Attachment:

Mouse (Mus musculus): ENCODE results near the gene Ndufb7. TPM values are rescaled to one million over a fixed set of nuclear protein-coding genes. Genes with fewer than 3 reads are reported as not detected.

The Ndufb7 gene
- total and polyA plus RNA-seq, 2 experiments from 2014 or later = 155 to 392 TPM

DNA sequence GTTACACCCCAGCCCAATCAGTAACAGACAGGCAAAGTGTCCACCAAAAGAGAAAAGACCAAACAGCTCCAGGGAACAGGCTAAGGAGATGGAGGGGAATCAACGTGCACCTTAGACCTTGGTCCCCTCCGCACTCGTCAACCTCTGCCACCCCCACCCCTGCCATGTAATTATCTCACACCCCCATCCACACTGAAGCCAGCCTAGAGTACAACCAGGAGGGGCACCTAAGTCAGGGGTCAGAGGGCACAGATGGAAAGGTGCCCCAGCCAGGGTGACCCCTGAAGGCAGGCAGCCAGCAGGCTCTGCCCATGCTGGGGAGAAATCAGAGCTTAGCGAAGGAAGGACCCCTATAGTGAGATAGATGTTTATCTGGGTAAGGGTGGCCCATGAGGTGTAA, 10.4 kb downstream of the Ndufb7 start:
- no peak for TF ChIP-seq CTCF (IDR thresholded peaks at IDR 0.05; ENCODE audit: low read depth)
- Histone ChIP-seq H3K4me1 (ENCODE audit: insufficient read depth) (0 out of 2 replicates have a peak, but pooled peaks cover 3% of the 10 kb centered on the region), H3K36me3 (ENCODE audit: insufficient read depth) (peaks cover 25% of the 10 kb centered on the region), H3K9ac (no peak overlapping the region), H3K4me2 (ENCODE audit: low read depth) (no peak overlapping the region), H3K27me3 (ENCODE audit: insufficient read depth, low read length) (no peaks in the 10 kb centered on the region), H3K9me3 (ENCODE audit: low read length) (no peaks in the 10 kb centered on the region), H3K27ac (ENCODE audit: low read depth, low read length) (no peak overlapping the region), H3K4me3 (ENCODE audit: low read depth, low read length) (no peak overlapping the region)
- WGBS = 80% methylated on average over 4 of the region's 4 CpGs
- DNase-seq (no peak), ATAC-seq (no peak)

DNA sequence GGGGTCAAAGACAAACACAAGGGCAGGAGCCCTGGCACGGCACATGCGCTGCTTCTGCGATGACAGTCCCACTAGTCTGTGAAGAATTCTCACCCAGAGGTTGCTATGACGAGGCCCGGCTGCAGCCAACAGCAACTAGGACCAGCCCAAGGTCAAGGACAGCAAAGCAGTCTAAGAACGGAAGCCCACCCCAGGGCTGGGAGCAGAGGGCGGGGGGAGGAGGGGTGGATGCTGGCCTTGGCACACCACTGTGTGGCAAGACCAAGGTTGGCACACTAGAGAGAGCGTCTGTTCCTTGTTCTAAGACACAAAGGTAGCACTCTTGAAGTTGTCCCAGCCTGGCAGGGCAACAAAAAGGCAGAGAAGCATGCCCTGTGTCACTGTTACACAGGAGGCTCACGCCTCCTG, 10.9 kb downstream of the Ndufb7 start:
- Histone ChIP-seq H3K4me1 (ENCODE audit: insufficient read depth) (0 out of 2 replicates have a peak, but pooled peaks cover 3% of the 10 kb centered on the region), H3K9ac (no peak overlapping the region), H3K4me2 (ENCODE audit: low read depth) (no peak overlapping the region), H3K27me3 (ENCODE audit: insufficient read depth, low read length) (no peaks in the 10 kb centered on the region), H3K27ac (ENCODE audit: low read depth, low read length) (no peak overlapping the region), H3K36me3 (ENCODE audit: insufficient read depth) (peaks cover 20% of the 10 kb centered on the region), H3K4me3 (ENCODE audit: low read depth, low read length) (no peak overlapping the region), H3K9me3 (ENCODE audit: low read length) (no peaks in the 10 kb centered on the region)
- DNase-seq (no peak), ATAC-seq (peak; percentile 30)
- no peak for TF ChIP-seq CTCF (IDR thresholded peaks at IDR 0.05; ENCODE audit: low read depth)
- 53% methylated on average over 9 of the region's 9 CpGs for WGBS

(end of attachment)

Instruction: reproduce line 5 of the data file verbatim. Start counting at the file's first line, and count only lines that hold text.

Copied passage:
- no peak for TF ChIP-seq CTCF (IDR thresholded peaks at IDR 0.05; ENCODE audit: low read depth)